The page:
• Tie your first trellis string to the stake 18 inches from the ground, and the second trellis string at 36 inches from the ground. Each 5-foot section of trellis string between stakes should run along each sides of the bed, and across to form a diagonal “X” over the middle of the bed. (If you are using a MG, you only need an X trellis string across the bed at 18 inches, because the sides of the greenhouse will help to hold up the plants).

Hot Weather and Shade Netting

  • Potatoes like cool weather 60-65F. The acceptable range for them is 45-75F.
  • When the weather is hot and the MG doors have been removed, drape 30% shade netting over the nails to cover the top and path sides of the potato bed. Shade netting is normally placed this way between 10 am and 5pm at TJC. After 5pm flip the shade netting so that one side of the nails is holding all the shade netting. Do not allow the shade netting to rest on top of the plants.


  • When to harvest: 75% aboveground biomass is no longer green
  • Using a potato fork with wider tines, start at the edge of the path and go straight down, with the handle at an angle so the tines will be less likely to spike the potatoes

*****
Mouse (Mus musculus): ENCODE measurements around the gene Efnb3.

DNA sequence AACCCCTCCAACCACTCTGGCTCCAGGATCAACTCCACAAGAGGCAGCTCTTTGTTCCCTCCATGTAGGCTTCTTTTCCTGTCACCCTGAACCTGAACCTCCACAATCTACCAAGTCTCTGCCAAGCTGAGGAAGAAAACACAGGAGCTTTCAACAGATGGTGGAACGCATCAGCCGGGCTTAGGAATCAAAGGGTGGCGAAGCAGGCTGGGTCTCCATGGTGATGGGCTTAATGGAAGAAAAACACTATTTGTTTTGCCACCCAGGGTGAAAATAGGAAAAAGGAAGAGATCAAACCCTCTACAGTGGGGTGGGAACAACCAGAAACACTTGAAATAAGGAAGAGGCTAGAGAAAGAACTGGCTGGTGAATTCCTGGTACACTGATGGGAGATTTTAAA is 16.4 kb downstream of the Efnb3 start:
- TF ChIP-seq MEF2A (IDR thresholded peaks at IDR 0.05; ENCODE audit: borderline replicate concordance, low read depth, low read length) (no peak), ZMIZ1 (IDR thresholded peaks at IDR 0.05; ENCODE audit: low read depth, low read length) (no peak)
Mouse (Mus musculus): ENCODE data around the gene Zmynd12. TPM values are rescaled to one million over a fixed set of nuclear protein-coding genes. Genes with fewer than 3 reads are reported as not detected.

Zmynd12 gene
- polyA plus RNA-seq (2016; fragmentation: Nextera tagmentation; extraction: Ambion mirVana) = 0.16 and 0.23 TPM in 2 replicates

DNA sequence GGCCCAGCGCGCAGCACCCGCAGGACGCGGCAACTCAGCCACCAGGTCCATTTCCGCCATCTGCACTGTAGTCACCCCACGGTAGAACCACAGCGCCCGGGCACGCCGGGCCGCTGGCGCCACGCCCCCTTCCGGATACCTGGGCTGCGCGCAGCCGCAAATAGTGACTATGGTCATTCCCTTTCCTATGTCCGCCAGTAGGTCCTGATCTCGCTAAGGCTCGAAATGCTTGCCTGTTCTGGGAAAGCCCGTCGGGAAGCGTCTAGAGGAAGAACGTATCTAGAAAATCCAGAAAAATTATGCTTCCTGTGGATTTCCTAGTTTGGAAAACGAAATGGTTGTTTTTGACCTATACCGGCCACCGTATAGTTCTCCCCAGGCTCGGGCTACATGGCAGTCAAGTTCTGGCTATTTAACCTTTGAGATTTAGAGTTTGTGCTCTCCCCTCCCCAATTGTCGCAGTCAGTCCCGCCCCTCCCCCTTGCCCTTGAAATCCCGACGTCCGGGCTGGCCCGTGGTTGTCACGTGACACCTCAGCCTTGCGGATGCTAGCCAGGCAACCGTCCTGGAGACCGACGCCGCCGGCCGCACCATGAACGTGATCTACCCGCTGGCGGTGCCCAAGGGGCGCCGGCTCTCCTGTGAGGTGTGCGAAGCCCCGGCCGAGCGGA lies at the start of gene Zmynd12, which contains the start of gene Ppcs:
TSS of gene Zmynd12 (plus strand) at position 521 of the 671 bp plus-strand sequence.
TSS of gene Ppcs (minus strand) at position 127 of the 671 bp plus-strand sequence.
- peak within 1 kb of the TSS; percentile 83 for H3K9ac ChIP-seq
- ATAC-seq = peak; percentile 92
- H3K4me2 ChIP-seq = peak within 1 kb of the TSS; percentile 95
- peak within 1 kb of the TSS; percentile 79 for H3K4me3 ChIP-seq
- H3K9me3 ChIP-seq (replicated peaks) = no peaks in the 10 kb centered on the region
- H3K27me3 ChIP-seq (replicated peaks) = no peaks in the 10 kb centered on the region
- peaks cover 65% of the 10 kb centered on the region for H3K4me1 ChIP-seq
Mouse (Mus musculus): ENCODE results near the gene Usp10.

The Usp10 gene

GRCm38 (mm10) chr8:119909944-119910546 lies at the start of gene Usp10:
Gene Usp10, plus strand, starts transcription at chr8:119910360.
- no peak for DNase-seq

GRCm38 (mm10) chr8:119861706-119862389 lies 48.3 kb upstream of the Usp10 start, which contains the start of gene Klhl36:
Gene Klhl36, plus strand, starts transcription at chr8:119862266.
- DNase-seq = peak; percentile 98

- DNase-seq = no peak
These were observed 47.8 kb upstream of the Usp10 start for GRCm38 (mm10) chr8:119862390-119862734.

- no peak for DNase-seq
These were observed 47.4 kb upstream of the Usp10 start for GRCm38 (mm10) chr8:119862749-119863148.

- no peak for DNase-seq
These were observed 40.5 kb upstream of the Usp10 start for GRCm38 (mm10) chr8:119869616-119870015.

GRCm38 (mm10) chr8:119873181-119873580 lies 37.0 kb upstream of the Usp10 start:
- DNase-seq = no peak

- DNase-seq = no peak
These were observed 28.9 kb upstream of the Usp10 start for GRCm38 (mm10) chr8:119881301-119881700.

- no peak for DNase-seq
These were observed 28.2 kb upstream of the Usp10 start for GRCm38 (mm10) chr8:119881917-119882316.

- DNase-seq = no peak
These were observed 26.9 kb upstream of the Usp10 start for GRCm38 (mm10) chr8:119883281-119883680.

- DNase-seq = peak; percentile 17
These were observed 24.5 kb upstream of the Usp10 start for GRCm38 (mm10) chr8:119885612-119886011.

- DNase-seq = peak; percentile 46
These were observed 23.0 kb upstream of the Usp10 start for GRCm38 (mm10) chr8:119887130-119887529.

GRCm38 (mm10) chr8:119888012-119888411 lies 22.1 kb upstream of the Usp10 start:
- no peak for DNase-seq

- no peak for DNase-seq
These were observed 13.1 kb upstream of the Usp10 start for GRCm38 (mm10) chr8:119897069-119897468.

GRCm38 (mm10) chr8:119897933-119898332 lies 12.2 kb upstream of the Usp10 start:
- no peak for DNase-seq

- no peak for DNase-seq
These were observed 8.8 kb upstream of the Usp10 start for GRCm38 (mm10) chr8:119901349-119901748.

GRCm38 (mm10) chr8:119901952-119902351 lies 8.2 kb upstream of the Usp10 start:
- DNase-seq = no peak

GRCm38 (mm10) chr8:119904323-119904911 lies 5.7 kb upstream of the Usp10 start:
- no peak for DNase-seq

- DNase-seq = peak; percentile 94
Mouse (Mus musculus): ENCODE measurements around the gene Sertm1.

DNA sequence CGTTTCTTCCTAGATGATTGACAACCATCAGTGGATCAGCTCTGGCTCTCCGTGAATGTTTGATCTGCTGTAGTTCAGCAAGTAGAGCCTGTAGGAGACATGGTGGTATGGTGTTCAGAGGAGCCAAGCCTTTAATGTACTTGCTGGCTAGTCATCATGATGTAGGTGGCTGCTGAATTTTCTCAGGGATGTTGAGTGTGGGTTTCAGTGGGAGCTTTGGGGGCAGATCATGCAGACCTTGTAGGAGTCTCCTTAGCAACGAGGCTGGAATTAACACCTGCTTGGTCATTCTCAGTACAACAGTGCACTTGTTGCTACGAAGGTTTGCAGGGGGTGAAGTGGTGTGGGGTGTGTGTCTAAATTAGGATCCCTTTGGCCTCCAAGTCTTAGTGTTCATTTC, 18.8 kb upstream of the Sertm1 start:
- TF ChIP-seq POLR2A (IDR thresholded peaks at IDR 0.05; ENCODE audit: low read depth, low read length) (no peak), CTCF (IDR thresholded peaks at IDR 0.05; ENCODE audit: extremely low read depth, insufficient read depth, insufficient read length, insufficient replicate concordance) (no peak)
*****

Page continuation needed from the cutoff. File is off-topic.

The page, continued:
• Rotate the fork up and potatoes will lift up
  • Use loose soil that no longer has potatoes in it to minimize spiking. Even being careful, 5-10% of your potatoes will be spiked, so eat those right away.
  • Once you finish digging the entire bed, go through a second time for 10% more yield


  • Refer to Ecology Action 3-Day Workshop Manual, p. 8.14
  • Ideal storage temperature is 38-40F, with 85-90% humidity, which gives an approximate 5-8 months of storage time
  • Compartmentalize root cellar to store everything properly: for example, do not store potatoes near apples, as the due to ethylene gas emitted by apples causes potatoes to try to “ripen” faster, leading to sprouting and rotting